Oakland dad, rapper collaborate on video to raise awareness about street killings

OAKLAND (KTVU) -- An Oakland parent and a local rapper are working together to draw attention to gun violence in an attempt to put a face to the families of those who've lost loved ones.

Christopher Ellis' son, Davon, was shot and killed nearly a year-and-a-half ago. He is working with his cousin, Pooh-Man, the famous Oakland rapper from the 1990s to shed new light on the senseless killing that claimed the life of Davon.

This weekend the two are planning to record a video for his latest song called, "No More Tears.” It’s dedicated to the parents of those who've lost children to gun violence.

"It’s (gotten) to the point now (where) if you're a parent of a teenage boy or girl, you're waiting for a call," Ellis said.  

In February of last year, Ellis received the call that no parents want to receive, a call saying his 14-year-old son had been killed. The teen was with two friends while walking to a store. That's when an unknown assailant opened fire, fatally wounding the teen.

Ellis said at least three of his son's friends have also been killed. Two were his football teammates Josiah Pratt and Jamari Wilson, who drowned over Memorial Day weekend. A third, Reggina Jefferies, the 16-year-old who was fatally shot just hours after dancing at the funeral of Pratt and Wilson.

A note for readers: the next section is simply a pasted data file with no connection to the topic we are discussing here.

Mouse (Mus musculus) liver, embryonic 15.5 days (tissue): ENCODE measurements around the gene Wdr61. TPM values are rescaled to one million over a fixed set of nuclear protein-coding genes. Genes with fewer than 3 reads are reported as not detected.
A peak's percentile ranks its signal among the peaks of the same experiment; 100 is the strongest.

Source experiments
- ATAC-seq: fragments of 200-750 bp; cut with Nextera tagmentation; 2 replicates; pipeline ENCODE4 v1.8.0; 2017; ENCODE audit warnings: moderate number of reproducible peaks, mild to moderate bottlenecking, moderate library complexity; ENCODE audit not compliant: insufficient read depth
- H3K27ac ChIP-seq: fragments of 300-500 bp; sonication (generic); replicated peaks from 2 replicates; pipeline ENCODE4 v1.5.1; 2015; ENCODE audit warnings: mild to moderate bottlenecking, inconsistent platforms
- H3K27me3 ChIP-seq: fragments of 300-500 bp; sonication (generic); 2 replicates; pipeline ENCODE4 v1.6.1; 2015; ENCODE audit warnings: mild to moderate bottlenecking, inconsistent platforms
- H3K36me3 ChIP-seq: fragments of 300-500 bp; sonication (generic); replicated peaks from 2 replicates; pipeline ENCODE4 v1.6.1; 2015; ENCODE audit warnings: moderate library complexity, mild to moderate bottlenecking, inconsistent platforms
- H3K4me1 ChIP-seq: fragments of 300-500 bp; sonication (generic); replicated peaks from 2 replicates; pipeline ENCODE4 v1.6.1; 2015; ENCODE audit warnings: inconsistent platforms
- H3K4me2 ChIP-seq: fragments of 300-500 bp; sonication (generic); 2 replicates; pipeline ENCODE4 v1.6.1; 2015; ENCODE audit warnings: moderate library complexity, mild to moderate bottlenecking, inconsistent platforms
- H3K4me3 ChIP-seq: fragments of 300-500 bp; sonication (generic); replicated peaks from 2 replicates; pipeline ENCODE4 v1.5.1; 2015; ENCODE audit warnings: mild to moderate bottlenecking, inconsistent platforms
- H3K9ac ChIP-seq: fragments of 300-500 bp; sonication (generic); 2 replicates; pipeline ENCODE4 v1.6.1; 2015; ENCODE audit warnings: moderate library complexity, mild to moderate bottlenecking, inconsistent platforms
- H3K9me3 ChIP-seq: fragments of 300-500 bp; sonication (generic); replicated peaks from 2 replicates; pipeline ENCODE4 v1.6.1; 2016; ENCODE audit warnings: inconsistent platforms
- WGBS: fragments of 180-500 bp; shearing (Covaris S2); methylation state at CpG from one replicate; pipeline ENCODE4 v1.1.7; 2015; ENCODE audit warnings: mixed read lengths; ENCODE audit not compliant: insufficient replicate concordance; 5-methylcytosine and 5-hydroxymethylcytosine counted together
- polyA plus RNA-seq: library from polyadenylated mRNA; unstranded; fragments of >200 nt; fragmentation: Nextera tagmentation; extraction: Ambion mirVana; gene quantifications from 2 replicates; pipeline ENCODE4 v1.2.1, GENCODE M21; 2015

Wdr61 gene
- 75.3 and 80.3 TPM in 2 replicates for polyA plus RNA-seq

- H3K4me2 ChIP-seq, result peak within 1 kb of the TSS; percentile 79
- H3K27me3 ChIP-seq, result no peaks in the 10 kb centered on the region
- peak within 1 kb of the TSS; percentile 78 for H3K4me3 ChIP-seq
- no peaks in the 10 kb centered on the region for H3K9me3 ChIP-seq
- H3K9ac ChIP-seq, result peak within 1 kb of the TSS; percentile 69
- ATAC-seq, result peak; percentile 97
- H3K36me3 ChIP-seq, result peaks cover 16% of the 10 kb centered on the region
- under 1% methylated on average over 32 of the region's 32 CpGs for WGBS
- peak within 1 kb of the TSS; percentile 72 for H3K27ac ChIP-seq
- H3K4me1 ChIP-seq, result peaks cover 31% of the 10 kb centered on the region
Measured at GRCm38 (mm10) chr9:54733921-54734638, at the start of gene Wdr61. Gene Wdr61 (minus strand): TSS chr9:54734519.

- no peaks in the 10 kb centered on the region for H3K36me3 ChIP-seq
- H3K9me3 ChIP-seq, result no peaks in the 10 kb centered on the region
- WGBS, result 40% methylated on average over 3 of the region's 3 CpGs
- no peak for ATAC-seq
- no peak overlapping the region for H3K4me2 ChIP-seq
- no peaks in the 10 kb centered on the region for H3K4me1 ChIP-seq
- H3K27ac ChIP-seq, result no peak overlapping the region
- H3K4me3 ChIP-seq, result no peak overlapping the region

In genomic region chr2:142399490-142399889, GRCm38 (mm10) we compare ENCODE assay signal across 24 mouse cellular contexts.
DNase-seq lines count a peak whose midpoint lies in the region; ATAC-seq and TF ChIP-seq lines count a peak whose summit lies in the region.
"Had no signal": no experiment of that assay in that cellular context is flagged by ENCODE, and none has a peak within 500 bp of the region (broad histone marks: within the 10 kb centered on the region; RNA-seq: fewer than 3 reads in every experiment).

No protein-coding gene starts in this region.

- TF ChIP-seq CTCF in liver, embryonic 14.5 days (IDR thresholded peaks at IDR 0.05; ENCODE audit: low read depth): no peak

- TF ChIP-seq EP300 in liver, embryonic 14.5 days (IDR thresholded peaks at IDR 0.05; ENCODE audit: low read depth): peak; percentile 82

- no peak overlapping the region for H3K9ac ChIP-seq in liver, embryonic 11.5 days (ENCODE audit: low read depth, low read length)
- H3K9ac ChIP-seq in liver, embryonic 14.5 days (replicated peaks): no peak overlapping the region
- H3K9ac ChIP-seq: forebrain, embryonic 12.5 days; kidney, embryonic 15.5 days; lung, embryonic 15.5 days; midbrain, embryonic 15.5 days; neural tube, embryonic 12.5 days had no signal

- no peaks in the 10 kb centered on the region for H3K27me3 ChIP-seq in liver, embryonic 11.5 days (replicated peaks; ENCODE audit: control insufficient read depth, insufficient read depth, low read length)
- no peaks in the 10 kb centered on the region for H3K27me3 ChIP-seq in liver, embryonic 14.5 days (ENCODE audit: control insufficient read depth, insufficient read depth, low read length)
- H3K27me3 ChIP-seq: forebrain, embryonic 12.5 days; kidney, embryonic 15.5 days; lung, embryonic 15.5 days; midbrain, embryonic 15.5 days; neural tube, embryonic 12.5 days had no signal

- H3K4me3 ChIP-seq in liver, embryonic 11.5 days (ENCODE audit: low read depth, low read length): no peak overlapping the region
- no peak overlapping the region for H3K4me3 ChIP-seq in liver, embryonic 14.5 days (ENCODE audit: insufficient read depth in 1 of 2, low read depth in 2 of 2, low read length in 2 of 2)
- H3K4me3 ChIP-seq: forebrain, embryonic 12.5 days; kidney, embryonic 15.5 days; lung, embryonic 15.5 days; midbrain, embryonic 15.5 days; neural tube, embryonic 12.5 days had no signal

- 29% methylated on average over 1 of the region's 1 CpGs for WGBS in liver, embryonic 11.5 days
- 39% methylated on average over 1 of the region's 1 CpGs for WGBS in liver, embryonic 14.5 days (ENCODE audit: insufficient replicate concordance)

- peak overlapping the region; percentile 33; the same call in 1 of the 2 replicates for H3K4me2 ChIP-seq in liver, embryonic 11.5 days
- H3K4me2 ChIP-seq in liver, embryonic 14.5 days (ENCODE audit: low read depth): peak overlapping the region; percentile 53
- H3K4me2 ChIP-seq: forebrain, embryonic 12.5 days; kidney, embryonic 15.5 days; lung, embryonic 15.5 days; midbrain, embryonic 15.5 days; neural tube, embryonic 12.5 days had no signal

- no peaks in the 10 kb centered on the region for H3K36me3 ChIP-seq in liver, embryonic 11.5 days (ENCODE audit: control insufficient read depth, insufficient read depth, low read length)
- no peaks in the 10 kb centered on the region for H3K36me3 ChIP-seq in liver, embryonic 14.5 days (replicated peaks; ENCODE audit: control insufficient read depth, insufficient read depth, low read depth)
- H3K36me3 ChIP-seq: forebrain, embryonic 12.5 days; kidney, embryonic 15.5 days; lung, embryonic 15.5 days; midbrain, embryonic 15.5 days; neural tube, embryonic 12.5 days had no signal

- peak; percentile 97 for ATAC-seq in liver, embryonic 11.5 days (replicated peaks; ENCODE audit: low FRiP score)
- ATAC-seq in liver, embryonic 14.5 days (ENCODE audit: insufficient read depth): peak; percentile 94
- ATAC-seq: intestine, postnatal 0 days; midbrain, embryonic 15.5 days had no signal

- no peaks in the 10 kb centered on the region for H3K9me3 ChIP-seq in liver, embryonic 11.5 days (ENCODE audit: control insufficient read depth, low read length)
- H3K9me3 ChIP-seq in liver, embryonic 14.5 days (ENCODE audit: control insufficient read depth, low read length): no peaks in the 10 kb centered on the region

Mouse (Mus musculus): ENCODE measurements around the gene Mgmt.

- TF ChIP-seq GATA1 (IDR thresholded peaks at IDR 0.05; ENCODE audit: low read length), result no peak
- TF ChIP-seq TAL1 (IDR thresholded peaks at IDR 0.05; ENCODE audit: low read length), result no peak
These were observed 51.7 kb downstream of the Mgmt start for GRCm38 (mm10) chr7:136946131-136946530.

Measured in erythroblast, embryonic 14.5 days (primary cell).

"With the death of the young lady, I got mad and I went downstairs and I wrote the song," says Pooh-Man. 

Ellis said he was writing a public service announcement about gun violence when Pooh-Man sent him the song.

"Then when he sent me the song it was just like 'That's exactly what I was thinking', he just did it in rap form," Ellis said. 

Said rapper Pooh-Man: "I've lost my nephew; I've lost my cousin, all within a two year span. So I'm feeling what they're feeling."

Now the two want people to know even though their loved ones are no longer here, they have a voice that should be honored and remembered.  The pair wants to give the community some sense of hope to end gun violence. 

But they say they can't do it alone.

"Parents, uncles, aunties, brothers (and) sisters, we got to do better," the rapper said. "We have to police our community."

Said Ellis: "I can move. I don’t have to be in Oakland (but) I'm here to fight for my city."

Part of the proceeds from the song will go towards a scholarship fund in honor of Davon.  Ellis said he's still waiting for the man accused of killing his son to stand trial. 

by KTVU reporter Paul Chambers.